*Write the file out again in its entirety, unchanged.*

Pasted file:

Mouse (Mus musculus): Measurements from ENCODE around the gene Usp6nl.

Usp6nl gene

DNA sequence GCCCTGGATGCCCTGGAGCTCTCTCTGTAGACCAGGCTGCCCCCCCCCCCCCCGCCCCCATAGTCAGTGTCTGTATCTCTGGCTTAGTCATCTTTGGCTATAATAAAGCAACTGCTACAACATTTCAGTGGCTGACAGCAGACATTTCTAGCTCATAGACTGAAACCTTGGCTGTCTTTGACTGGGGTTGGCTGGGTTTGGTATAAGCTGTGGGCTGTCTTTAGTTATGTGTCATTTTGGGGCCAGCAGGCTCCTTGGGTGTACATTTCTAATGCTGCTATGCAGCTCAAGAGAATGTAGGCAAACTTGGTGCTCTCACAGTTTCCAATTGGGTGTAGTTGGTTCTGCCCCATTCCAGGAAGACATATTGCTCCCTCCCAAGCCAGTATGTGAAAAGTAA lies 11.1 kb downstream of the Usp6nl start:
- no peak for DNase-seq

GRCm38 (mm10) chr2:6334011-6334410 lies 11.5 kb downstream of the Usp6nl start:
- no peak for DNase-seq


Mouse (Mus musculus): Measurements from ENCODE around the gene Usp6nl.

Usp6nl gene

DNA sequence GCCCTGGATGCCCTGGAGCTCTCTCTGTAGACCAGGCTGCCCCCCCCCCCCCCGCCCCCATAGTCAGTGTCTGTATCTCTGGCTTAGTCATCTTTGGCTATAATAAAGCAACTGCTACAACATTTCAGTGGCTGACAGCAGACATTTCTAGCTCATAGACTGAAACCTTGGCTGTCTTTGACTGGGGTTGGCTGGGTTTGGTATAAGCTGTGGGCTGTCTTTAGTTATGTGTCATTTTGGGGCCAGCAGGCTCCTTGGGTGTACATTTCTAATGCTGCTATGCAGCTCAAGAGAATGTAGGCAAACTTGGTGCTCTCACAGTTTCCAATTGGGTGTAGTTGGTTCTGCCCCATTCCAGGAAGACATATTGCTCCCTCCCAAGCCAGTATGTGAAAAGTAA lies 11.1 kb downstream of the Usp6nl start:
- no peak for DNase-seq

GRCm38 (mm10) chr2:6334011-6334410 lies 11.5 kb downstream of the Usp6nl start:
- no peak for DNase-seq